Since beginning my fellowship last June, a sentiment that I have heard over and over again from WCOA and WCODP members is that the true value of a regional coordinating group like the West Coast Ocean Alliance is found in the personal relationships it creates. These relationships lead to information-sharing and collaboration on research and policy, and can contribute to conflict resolution when some entities don’t see eye-to-eye. Our members may not meet up in person this year as often as they have in the past, but I am certain that these relationships and their value will endure. Perhaps, moving forward, regional coordination will become even more important in order to leverage resources for positive outcomes for our coasts and oceans. As a coordinating body, the WCOA will continue to remain flexible, react to the needs of our members, and see where the next several months take us.

Em’s summer expectations

As an Oregon Coastal Ocean Information Network (OCOIN) summer intern one of the primary duties I have is planning the annual webinar. This is a task that I am taking the lead on with the help of my fellow interns. For this my goals are learning about and implementing project management, teamwork, and leadership skills.

I hope to help OCOIN and my team by efficiently using my resources and willingness to learn to plan the webinar. Part of OCOIN’s mission is to promote collaboration with researchers, policy makers, and managers and an aspect of what I hope to do is to find some kind of communication platform that works for the participants for the short and long term.

Understanding Ocean Acidification Through Computer Coding with the EPA

The majority of my summer will be spent learning R which is a computer programming language used for statistical analysis. After learning R, I will go through a substantial amount of data and look for any significant trends in water parameters near Tillamook Bay. By analyzing the data at Tillamook Bay through R, we can visualize how ocean conditions, such as pH, dissolved oxygen, and temperature, have changed over the past few years. The data set is very large, so using a coding program like R will allow us to better organize the data and take out bad data points.

Once we have an understanding of these ocean trends, we can compare our results to other estuaries and see how this could affect oyster growth. Keeping track of how estuaries are responding to anthropogenic stressors, like excess carbon, is vital for maintaining the resilience of these ecosystems so they can continue to support the coastal community. This is essential to the Environmental Protection Agency’s mission, which works towards protecting both human health and the environment through writing, interpreting, and enforcing regulations. We hope to see how badly Tillamook is affected by ocean acidification which will allow policymakers to make informed decisions on how to combat the adverse consequences of climate change.

Planning an Annual Webinar with OCOIN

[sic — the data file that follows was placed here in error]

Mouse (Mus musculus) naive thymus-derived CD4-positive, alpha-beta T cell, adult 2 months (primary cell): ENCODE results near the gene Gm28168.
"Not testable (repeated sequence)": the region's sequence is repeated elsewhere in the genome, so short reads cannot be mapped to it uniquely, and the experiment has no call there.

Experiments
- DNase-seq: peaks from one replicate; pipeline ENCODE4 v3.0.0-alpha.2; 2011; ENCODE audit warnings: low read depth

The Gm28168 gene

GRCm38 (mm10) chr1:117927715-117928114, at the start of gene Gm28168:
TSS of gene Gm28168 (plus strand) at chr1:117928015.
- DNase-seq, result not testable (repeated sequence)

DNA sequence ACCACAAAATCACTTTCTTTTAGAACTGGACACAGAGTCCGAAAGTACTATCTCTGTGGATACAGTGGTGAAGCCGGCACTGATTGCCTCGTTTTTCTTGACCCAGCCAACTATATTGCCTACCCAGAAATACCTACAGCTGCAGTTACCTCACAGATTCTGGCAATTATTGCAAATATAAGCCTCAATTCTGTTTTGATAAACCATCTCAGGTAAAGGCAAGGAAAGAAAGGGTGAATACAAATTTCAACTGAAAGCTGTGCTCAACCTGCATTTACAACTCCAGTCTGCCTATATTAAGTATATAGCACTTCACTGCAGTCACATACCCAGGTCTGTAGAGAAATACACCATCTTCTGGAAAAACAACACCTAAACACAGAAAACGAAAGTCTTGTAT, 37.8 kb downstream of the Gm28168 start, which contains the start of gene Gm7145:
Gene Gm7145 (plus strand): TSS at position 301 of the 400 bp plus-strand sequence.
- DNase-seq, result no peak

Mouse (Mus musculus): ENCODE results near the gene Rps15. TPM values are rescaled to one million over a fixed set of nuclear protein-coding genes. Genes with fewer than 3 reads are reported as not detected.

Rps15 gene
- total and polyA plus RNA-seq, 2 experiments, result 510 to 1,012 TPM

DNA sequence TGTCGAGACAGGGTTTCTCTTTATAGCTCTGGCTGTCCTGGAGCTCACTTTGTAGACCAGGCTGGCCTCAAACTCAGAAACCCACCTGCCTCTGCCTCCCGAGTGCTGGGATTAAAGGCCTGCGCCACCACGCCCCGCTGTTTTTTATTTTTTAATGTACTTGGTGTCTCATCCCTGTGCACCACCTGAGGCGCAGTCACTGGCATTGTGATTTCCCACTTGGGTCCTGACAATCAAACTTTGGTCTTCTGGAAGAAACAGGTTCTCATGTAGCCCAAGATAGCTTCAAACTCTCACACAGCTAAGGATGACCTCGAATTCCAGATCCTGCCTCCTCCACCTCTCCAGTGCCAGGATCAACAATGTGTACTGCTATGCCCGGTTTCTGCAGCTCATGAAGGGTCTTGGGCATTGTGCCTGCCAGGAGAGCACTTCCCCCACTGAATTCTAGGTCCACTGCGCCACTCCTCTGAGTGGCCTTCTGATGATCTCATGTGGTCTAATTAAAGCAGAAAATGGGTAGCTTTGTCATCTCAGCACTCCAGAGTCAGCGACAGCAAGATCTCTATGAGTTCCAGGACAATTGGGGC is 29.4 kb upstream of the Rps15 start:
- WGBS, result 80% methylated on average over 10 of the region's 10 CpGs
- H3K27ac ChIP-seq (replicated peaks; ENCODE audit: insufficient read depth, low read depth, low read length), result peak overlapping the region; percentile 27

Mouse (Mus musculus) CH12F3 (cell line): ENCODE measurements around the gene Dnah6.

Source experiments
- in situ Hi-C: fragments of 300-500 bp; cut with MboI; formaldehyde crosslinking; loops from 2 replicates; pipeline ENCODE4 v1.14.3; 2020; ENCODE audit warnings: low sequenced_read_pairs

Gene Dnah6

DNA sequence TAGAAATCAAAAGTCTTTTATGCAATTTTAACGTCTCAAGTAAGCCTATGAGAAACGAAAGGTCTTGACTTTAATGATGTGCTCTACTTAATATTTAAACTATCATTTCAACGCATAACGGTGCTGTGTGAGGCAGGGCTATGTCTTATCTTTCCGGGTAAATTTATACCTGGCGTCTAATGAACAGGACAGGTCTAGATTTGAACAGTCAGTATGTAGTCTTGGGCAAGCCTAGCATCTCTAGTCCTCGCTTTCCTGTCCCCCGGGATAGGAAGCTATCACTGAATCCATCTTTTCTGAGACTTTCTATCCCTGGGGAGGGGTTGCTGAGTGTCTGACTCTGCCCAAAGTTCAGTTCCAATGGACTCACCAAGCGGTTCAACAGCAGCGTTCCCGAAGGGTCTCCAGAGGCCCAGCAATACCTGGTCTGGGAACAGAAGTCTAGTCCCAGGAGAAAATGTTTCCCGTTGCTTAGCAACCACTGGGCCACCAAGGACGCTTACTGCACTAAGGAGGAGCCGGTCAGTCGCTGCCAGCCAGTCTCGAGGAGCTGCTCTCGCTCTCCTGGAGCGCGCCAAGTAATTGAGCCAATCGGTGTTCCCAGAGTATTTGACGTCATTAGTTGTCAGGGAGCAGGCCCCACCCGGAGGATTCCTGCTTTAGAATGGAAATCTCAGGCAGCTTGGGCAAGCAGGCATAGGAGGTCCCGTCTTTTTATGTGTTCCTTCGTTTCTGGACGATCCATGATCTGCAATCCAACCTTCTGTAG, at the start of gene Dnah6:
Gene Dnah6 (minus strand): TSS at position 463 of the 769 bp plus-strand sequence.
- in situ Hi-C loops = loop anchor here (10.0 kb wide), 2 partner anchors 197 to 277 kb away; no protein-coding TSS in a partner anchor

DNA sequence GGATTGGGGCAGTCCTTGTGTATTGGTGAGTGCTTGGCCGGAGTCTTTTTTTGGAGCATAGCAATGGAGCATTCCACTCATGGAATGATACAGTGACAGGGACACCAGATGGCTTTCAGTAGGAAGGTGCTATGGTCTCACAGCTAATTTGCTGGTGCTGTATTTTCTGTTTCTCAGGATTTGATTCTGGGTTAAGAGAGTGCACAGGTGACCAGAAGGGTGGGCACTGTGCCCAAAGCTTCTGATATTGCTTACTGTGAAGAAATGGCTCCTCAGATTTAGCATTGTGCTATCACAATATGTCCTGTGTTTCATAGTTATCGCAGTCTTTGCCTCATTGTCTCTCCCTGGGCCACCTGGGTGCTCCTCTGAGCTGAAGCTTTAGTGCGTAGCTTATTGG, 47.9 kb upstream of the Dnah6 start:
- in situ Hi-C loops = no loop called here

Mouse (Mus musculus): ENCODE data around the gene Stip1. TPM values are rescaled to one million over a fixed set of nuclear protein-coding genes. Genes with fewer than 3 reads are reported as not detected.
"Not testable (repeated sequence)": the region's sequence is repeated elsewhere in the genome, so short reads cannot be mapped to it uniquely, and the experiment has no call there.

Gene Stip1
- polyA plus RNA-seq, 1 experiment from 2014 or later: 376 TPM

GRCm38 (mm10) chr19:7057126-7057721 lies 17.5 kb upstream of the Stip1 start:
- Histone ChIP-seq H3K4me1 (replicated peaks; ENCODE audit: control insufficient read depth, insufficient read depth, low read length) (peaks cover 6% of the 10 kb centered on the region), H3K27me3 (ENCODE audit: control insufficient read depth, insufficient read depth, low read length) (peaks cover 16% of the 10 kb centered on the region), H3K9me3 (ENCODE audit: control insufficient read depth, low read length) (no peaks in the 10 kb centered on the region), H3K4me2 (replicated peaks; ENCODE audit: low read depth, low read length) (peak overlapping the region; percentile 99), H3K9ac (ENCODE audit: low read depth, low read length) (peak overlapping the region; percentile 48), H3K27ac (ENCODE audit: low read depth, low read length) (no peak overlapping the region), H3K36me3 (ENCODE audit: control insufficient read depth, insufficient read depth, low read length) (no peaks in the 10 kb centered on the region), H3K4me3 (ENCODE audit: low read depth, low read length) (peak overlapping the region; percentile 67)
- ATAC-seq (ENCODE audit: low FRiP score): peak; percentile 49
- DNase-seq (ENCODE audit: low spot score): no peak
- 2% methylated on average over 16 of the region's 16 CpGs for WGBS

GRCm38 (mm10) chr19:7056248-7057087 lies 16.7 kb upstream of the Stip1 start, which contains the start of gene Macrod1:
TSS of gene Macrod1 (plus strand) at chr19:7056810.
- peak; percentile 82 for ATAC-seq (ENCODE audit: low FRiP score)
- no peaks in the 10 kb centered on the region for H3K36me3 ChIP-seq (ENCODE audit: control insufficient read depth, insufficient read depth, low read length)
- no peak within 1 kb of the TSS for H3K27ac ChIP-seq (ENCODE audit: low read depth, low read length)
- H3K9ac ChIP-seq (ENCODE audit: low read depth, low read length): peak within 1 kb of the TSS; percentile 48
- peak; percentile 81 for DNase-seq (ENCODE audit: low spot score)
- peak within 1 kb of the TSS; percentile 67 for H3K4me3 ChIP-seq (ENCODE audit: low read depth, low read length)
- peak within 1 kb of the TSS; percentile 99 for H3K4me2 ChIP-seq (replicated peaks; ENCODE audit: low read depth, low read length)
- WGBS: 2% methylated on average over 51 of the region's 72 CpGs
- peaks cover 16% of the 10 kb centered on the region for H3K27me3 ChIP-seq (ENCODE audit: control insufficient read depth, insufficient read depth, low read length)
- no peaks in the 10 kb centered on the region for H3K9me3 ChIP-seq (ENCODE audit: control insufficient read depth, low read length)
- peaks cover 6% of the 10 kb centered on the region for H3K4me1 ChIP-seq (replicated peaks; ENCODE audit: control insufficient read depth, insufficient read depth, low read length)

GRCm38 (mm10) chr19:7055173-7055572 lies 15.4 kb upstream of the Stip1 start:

I am one of the three selected interns to work for the Oregon Coastal Ocean Information Network (OCOIN) this summer. I am very excited to get some experience managing large project and its moving parts. OCOIN hosts an annual meeting to bring together partner agenicies, researchers and decision makers. My main tasks this summer will be to assist the OCOIN planning committee in completing and managing tasks related to planning an online conference.

I hope to be a very vital team player this summer. Planning the annual meeting takes a considerable amount of time and collaboration and I hope to help by taking on some of the tasks that committee members would usually have completed.

I think providing the most successful annual meeting possible is one of the best ways to achieve OCOIN’s and the Oregon Sea Grant’s vision and mission statements. OCOIN was created to bring scientists, decision makers, and partners together for the objective of effective coastal management and conservation which compliments the goals of the Oregon Sea Grant very nicely!

Summer Roles and Summer Goals at the South Slough in Charleston, Oregon

So far, in my experience as a Sea Grant Summer Scholar, I have been presented with the opportunity to be involved in a variety of projects, research, and activities at the South Slough National Estuarine Research Reserve (SSNERR). I have been working for a little less than two weeks, but have already had the chance to work closely with the science team at the Oregon Institute of Marine Biology (OIMB) to monitor eelgrass beds, water quality, and green crab populations (an invasive species) in Charleston. In addition to assisting the science team this summer, my main task is to help improve the education outreach at the SSNERR. I will help plan, coordinate, and lead educational summer camps throughout the summer that teach kids about estuaries, ecosystems, and biology. In the past week, the education team at the Slough Slough (including myself) has begun planning all of the logistics for how to run the camps while ensuring a safe and sanitary environment for the kids. This summer, I am also tasked with updating and improving educational materials at the South Slough Interpretive Center. For example, in the past couple of weeks, I have been creating plant identification guides that visitors can use on the trails at the South Slough once the interpretive center is allowed to open up again (it is closed to the public right now because of COVID).